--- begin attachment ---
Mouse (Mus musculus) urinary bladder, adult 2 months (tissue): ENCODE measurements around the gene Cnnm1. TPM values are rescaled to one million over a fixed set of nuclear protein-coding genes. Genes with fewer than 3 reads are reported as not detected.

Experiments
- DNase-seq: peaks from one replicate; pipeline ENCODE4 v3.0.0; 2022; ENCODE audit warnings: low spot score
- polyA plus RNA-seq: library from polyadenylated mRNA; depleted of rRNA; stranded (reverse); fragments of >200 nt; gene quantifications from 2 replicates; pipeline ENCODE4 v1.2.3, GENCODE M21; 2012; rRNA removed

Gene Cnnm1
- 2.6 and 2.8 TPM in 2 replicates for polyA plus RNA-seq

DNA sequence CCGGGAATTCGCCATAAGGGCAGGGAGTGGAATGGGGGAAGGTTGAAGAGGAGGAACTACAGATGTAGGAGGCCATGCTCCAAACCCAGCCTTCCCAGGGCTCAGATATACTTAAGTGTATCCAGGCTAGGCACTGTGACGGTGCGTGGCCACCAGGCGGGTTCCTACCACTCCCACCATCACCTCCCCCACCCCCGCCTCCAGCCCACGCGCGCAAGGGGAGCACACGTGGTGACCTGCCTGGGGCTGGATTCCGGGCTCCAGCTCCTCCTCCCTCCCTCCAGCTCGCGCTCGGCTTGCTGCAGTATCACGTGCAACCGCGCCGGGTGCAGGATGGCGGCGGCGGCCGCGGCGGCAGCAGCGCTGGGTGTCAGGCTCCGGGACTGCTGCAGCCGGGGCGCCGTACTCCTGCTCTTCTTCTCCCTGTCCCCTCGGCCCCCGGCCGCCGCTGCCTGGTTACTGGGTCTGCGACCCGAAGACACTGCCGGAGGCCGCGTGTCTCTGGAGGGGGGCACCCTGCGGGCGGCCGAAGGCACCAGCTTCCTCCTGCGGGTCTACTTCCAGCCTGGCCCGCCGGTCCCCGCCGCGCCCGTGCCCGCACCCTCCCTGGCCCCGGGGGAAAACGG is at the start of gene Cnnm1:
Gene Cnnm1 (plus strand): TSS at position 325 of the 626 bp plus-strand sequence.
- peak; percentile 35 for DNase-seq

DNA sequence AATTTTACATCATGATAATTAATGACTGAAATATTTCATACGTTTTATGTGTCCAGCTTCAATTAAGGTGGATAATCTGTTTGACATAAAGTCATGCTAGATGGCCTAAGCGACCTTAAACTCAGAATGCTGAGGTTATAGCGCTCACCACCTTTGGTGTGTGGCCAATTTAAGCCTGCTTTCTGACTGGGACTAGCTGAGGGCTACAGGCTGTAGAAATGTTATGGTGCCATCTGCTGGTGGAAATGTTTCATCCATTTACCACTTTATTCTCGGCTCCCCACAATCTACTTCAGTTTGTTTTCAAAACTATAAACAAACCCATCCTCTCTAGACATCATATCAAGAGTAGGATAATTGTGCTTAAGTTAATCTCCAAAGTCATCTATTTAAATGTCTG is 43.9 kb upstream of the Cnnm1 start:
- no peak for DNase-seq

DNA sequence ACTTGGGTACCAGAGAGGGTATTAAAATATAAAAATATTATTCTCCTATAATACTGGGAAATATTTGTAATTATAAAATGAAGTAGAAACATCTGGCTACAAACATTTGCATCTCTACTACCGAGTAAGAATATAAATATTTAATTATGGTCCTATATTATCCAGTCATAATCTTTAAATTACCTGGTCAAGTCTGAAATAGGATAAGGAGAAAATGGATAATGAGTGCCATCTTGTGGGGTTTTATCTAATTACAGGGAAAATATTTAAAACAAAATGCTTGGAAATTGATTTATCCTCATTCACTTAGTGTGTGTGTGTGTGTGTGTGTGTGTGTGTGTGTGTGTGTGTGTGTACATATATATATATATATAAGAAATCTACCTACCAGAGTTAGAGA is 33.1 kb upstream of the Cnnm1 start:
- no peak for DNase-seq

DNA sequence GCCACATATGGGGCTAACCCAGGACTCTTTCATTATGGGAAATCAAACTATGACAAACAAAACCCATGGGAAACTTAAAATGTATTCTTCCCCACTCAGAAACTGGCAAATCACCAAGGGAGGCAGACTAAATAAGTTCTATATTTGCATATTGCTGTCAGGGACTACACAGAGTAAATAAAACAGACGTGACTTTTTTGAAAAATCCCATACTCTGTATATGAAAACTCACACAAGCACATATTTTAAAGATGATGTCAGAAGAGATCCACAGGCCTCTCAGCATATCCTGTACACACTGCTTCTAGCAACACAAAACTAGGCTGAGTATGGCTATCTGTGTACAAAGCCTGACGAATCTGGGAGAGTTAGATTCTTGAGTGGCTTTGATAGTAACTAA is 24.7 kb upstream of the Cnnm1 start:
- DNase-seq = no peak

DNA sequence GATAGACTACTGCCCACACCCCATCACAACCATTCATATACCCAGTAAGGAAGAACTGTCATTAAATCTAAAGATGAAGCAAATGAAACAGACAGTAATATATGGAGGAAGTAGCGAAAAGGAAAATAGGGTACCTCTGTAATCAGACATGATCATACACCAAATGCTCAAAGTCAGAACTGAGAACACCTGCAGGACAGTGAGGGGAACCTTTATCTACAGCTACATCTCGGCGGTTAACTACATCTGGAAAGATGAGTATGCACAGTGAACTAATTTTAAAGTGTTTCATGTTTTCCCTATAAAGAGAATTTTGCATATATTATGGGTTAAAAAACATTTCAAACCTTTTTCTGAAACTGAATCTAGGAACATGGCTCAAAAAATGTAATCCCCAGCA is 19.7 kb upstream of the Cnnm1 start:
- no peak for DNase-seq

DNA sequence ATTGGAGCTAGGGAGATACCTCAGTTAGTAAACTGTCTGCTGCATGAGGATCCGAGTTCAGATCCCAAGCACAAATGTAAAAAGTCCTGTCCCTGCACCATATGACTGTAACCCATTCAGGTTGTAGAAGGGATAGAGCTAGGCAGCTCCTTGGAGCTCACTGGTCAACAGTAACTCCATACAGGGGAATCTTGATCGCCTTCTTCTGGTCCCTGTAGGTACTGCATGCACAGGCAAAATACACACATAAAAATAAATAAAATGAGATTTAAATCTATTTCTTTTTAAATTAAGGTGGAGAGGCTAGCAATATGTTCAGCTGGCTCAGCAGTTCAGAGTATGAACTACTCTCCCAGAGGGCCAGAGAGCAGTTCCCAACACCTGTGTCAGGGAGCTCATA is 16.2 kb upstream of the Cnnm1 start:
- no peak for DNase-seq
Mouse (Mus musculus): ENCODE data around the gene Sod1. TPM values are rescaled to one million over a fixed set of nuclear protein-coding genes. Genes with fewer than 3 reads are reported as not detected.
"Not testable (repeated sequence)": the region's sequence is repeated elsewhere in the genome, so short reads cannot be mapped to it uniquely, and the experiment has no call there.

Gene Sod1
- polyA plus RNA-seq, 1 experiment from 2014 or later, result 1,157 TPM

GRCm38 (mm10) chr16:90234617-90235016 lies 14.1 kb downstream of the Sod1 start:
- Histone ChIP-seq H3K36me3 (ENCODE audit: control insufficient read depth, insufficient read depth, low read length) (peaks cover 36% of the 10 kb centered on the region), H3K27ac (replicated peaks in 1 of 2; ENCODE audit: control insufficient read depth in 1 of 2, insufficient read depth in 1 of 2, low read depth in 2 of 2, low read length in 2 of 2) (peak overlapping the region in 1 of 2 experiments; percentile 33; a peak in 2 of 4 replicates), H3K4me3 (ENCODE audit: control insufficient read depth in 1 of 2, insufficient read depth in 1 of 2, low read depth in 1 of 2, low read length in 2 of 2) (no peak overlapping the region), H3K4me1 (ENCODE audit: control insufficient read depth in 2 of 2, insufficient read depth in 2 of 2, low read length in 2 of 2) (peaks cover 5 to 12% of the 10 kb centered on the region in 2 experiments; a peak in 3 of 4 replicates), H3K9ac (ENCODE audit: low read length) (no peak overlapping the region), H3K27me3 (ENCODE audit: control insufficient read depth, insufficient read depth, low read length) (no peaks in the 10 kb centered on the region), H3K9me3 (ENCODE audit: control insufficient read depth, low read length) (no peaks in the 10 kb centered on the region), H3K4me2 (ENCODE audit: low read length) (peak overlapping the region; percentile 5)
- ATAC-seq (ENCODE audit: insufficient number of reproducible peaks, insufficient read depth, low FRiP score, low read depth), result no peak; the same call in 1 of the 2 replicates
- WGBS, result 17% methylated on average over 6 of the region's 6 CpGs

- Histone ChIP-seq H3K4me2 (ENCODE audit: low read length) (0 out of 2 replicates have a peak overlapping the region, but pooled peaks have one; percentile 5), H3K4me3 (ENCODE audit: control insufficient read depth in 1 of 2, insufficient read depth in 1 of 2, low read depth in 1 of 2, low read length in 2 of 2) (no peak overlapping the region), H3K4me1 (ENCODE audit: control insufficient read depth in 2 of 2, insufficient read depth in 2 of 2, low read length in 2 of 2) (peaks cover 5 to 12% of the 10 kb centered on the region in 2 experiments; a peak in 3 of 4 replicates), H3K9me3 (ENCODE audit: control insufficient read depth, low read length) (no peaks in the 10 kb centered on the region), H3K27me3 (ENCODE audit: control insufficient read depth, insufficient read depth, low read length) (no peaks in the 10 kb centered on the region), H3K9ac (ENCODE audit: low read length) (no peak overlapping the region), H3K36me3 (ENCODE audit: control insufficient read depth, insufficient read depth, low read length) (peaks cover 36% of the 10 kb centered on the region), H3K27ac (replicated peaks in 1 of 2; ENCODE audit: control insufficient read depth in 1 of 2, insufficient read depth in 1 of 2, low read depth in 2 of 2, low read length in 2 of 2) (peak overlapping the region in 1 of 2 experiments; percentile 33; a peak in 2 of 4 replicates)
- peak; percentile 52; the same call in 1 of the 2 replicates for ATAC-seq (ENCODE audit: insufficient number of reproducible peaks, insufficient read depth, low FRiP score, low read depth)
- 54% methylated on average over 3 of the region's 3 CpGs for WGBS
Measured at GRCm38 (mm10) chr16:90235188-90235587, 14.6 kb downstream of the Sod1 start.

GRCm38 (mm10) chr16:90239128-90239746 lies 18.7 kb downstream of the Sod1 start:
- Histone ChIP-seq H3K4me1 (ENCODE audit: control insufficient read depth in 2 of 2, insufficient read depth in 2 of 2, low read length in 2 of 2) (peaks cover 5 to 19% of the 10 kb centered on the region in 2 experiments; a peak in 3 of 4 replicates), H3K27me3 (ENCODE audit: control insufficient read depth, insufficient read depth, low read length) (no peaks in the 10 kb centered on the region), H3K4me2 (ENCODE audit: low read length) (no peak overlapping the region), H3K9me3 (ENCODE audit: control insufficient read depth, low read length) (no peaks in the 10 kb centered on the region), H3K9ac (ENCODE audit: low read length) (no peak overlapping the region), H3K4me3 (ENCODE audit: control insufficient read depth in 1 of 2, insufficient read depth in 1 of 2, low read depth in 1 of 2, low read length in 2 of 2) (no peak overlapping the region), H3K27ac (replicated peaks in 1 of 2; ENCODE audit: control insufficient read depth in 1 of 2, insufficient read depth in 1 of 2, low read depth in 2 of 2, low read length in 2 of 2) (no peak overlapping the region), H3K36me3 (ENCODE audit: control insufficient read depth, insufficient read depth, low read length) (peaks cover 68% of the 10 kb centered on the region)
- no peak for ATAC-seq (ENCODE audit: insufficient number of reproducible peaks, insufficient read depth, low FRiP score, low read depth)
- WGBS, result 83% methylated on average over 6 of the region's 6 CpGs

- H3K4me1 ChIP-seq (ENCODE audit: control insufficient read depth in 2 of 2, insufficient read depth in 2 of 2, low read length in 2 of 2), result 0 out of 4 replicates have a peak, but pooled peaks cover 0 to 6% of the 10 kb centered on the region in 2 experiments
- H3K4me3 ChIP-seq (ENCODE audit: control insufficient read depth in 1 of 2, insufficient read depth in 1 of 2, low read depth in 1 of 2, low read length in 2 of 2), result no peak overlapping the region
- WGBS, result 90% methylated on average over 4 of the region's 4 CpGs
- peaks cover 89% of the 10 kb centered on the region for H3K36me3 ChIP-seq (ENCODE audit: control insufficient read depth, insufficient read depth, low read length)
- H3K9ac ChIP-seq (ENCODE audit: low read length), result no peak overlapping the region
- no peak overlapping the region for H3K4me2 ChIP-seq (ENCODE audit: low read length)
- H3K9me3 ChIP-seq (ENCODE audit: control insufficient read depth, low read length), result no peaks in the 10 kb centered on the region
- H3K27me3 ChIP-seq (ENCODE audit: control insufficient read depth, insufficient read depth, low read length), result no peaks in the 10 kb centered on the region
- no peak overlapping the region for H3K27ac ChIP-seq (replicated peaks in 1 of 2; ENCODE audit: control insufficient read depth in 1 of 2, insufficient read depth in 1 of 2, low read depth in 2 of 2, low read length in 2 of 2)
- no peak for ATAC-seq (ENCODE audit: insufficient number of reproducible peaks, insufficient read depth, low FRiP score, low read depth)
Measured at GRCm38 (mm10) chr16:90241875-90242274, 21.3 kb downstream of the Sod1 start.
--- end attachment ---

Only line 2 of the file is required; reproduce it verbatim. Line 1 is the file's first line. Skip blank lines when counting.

Experiments